If you have ever worked on a farm or in a recycling plant, the chances are very high that you are familiar with baling wire. Baling wire is strong and flexible and is looped at one end. It is used for securing bales of waste or hay so that they do not disintegrate during travel or stacking. Such a utilitarian item is often used, but very rarely is its manufacture considered by the people using it. Here then, is a quick guide to the production process behind the bendy, fiddly and always-useful baling wire.
The Raw Material
To make a good product, you have to start with the right ingredients. The most baling wire starts life off as a carbon steel rod. Carbon steel, as the name might suggest, is a steel that contains high levels of carbon. As a rule of thumb, the more carbon an alloy contains, the stronger it will be. The balance has to be right though. Increased carbon in steel will make the metal harder to work with. Baling wire manufacturers need to carefully calibrate their equipment to match the amount of carbon in their source material.
The raw material is then drawn in order to produce the wire itself. In the drawing process, the alloy is pulled through a series of progressively small dies made of diamond or tungsten. This slowly thins and stretches the wire into the desired thickness. It is a very demanding process and requires powerful and finely tuned machines. Most wire manufacturers will need to draw their wire several times before it is ready for strengthening.
The highest quality baling wires are galvanized for strength. This process is undertaken after drawing and before looping. It involved the coating of the newly drawn wire in a layer of molten zinc. Galvanization helps to prevent oxidization and allows for use in wet conditions and contact with non-ferrous metals.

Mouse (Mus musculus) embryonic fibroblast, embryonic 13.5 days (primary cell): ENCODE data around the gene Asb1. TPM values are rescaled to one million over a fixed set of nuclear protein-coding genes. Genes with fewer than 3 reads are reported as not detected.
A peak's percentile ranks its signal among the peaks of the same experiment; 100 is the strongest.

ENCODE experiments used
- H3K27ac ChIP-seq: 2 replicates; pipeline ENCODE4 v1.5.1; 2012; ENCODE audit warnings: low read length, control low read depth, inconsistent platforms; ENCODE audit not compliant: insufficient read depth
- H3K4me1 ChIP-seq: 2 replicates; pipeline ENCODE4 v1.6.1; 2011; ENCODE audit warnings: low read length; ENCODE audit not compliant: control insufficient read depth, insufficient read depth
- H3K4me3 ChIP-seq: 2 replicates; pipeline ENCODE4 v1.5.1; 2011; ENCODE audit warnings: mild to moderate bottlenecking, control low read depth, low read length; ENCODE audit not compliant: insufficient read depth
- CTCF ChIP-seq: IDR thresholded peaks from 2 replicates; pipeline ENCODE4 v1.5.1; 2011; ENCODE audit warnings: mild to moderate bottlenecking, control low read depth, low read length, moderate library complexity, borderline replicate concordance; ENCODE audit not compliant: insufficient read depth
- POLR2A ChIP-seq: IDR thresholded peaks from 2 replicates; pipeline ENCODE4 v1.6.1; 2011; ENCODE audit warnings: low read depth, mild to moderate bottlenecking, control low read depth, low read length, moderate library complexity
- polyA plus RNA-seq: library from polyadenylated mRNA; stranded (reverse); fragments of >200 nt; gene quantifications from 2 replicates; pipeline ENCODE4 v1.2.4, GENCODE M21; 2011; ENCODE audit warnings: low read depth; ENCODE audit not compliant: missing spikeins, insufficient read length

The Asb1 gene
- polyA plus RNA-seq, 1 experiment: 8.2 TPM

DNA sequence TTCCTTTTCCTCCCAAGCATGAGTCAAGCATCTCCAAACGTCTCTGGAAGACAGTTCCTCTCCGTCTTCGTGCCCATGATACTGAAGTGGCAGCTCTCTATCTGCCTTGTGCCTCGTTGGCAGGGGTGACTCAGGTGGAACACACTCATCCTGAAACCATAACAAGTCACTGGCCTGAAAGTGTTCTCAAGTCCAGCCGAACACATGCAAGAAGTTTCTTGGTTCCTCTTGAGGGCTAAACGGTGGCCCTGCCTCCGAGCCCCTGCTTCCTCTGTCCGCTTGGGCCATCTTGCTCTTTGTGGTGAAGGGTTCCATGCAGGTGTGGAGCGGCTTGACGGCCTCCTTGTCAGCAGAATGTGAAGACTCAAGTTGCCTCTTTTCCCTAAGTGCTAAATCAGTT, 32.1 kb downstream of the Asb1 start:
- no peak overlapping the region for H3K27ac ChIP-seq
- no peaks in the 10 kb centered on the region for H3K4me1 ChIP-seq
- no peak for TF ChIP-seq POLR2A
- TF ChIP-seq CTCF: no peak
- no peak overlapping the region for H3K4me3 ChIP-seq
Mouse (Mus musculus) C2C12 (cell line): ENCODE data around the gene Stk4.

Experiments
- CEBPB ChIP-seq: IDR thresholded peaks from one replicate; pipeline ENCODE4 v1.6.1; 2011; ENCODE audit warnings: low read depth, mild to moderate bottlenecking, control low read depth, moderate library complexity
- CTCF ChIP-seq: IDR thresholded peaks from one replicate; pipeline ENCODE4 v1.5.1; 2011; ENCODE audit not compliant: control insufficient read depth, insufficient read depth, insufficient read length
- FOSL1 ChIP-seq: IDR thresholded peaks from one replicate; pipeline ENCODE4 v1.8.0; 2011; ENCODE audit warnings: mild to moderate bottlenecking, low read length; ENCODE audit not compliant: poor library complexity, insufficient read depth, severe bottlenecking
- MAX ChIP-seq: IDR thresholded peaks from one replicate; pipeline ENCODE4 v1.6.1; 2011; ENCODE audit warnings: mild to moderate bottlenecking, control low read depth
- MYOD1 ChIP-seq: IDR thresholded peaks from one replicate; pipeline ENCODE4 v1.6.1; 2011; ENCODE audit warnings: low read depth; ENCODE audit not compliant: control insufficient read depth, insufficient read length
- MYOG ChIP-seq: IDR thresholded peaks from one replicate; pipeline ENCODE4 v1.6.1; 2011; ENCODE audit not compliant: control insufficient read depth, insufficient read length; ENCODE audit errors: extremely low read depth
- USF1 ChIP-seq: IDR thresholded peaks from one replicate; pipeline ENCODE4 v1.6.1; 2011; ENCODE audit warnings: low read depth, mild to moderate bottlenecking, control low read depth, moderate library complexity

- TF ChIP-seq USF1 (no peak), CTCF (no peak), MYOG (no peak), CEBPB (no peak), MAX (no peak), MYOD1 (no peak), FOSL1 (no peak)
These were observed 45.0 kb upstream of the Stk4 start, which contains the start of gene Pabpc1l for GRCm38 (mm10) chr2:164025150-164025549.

For wire that will be used in less demanding applications, annealing is used instead of galvanization. The annealing process involves heating and cooling the newly drawn wire rapidly, allowing it to be stretched further and giving it great flexibility. Annealed wire is great, but it rusts when exposed to moisture and should not be used for long-term baling and storage. Companies like balingwiredirect.com offer both galvanized and annealed wire to suit different applications.
One of the defining features of baling wire is the little loop wound into one end. This loop allows workers to use baling machines to securely tie the wire around the waste or hay that they are securing. Looping is one of the last stages of the baling wire manufacturing process and is achieved using a machine that pinches and then spins the wire, creating an eyelet.
Finally, the wire is packed into spools, which are then distributed. Spooling is by far the most efficient way of storing wire. Manufacturers usually sell the product wholesale, but have, on occasion sold directly to the end-user.